Abstract and Keywords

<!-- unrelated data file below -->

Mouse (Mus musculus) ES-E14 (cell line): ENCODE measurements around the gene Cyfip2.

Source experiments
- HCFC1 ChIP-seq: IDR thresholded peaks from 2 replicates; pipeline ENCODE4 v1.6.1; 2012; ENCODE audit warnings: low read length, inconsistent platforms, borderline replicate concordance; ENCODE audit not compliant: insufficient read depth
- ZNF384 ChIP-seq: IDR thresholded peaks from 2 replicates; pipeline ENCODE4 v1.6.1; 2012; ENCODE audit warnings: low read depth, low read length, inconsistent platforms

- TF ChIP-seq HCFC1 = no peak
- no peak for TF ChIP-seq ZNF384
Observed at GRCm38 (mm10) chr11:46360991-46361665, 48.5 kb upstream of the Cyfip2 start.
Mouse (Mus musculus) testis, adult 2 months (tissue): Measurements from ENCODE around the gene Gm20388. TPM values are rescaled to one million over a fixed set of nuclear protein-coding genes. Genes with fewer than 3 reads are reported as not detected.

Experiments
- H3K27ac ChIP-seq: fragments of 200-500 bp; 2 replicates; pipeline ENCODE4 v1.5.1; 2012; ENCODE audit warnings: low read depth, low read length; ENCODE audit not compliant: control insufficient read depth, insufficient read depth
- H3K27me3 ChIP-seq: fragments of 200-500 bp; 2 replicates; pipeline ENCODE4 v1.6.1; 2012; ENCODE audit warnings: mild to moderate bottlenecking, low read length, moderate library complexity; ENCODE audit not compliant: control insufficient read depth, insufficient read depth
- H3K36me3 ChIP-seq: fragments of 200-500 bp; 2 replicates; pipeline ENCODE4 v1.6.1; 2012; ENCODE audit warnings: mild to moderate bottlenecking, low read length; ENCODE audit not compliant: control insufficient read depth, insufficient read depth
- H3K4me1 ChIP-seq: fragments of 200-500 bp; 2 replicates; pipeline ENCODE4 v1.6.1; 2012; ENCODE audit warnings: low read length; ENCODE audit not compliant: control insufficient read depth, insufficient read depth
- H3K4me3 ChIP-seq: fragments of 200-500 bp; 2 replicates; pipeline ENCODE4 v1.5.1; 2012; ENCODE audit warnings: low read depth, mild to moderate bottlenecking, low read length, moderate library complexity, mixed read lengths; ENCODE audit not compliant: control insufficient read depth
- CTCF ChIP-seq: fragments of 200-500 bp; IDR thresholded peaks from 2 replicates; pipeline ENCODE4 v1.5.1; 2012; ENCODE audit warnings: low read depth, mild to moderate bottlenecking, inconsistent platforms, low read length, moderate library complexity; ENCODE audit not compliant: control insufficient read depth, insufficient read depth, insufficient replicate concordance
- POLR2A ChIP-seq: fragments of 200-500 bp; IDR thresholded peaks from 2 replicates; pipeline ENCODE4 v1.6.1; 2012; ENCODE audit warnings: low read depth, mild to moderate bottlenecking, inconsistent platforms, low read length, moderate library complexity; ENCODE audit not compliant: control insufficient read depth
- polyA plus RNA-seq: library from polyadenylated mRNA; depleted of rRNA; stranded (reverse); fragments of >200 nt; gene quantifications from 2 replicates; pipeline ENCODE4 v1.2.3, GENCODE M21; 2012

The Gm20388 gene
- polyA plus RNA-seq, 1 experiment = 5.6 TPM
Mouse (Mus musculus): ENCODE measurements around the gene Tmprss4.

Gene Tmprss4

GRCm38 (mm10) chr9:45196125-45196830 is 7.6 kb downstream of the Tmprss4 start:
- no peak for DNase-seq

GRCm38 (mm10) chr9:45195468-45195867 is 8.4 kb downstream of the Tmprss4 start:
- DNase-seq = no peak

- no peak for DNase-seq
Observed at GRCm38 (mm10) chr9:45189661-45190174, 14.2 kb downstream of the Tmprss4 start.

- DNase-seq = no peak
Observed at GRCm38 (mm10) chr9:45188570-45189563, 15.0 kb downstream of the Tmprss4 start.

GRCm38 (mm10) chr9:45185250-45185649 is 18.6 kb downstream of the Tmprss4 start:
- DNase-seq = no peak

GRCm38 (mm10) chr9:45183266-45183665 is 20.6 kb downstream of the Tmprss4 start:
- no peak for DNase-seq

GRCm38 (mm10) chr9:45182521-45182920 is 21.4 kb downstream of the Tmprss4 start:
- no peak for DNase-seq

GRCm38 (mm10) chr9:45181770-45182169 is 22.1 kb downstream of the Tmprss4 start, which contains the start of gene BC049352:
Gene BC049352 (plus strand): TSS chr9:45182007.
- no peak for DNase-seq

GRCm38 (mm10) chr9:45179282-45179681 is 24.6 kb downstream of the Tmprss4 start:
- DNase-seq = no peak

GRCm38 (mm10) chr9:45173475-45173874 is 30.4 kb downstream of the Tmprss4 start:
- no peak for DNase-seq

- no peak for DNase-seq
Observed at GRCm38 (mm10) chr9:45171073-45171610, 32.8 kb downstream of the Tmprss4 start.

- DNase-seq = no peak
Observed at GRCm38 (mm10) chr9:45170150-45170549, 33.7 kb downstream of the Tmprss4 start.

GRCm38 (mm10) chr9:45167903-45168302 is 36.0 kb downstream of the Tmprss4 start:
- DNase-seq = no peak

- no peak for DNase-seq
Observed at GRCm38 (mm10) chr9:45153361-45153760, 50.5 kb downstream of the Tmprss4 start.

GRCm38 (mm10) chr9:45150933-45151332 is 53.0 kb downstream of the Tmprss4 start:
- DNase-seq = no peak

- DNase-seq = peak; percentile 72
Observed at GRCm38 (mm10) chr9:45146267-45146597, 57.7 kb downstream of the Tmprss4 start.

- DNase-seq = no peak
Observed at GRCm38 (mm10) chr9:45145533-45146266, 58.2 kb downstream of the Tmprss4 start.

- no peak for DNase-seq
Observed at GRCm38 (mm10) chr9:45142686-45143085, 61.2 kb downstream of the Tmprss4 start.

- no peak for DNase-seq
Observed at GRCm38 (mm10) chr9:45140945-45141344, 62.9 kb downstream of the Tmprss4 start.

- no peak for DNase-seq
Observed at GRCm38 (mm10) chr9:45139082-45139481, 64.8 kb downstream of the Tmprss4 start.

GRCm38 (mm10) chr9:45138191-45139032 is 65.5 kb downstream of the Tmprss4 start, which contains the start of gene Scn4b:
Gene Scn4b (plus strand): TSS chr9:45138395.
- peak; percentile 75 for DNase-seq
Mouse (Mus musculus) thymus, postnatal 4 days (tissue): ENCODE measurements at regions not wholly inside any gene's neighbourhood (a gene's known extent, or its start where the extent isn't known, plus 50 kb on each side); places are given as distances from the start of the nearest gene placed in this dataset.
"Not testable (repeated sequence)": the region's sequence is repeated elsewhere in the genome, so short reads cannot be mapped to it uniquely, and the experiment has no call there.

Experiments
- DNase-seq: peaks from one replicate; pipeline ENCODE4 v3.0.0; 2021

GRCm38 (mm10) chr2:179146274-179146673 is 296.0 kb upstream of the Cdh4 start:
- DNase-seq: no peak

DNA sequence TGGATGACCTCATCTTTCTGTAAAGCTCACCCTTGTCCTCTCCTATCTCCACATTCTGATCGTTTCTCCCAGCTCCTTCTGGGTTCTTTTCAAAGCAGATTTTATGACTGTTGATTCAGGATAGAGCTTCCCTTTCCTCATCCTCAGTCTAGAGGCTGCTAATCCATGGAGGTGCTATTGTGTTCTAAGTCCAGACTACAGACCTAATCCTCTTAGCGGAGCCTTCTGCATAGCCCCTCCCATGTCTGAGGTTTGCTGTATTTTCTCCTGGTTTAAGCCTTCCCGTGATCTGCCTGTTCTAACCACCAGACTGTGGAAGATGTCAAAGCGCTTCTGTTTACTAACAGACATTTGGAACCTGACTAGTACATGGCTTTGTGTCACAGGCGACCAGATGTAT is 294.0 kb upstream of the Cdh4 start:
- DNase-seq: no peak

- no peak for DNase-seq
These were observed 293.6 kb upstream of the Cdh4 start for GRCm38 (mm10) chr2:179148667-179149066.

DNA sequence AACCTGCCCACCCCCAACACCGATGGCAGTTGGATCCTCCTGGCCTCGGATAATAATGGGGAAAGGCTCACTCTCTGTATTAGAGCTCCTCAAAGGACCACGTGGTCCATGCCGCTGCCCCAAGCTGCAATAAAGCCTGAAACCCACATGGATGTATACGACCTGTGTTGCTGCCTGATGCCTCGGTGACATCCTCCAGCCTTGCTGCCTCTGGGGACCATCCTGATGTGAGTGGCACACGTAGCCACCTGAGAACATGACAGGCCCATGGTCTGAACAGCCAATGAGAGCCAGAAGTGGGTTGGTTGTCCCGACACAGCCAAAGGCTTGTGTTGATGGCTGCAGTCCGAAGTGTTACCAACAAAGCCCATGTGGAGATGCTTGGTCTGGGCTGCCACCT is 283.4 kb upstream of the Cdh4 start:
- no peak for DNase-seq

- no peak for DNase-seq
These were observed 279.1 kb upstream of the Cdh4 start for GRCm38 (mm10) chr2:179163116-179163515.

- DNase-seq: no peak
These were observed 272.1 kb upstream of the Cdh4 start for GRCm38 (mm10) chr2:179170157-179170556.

Ancient Indian spiritual and philosophical approaches contain psychological theories of meditation that specify (a) what meditation is, (b) what its aim is and how it works, and (c) predictions about its effects. This chapter introduces two representative theories that date back more than two millennia, one derived from early Buddhism and the other from the classical Hindu thought systems of Sāṃkhya and Yoga. According to both theories, meditation is not a single technique but a partly differing collection of many different ones. The final aim of meditation, embedded in a spiritual and moral context, is achieving a state of liberation or enlightenment, although it is unclear whether both theories refer to a common state. Both theories also predict that positive effects can already be expected for practitioners still on the way. The cognitive mechanisms that are the basis for these results are clearly described in the two respective psychological models. The two theories allow for deriving predictions that go beyond the research questions currently pursued in Western meditation research, and they can act as building blocks for a comprehensive theory of meditation.
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